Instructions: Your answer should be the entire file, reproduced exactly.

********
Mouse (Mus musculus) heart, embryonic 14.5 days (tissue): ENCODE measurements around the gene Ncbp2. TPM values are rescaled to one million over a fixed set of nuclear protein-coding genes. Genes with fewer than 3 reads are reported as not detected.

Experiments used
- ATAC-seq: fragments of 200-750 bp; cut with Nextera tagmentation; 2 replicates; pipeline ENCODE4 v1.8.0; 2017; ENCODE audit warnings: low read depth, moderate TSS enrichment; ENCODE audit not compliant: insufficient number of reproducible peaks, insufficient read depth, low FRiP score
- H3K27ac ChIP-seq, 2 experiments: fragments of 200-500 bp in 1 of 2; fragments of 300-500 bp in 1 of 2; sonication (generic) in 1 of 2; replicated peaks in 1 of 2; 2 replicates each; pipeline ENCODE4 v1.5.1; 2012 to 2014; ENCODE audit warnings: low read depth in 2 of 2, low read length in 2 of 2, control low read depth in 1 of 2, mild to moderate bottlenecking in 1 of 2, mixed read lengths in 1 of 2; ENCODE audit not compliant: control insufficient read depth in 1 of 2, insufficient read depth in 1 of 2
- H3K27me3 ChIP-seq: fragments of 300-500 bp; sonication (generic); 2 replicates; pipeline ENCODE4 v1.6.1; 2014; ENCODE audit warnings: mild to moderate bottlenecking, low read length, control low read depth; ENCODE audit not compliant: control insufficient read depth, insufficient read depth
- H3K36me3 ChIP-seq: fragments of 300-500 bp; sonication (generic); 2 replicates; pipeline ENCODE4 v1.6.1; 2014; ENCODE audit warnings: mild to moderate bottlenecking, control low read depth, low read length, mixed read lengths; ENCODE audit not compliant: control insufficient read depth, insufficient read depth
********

Mouse (Mus musculus) heart, embryonic 14.5 days (tissue): ENCODE measurements around the gene Ncbp2. TPM values are rescaled to one million over a fixed set of nuclear protein-coding genes. Genes with fewer than 3 reads are reported as not detected.

Experiments used
- ATAC-seq: fragments of 200-750 bp; cut with Nextera tagmentation; 2 replicates; pipeline ENCODE4 v1.8.0; 2017; ENCODE audit warnings: low read depth, moderate TSS enrichment; ENCODE audit not compliant: insufficient number of reproducible peaks, insufficient read depth, low FRiP score
- H3K27ac ChIP-seq, 2 experiments: fragments of 200-500 bp in 1 of 2; fragments of 300-500 bp in 1 of 2; sonication (generic) in 1 of 2; replicated peaks in 1 of 2; 2 replicates each; pipeline ENCODE4 v1.5.1; 2012 to 2014; ENCODE audit warnings: low read depth in 2 of 2, low read length in 2 of 2, control low read depth in 1 of 2, mild to moderate bottlenecking in 1 of 2, mixed read lengths in 1 of 2; ENCODE audit not compliant: control insufficient read depth in 1 of 2, insufficient read depth in 1 of 2
- H3K27me3 ChIP-seq: fragments of 300-500 bp; sonication (generic); 2 replicates; pipeline ENCODE4 v1.6.1; 2014; ENCODE audit warnings: mild to moderate bottlenecking, low read length, control low read depth; ENCODE audit not compliant: control insufficient read depth, insufficient read depth
- H3K36me3 ChIP-seq: fragments of 300-500 bp; sonication (generic); 2 replicates; pipeline ENCODE4 v1.6.1; 2014; ENCODE audit warnings: mild to moderate bottlenecking, control low read depth, low read length, mixed read lengths; ENCODE audit not compliant: control insufficient read depth, insufficient read depth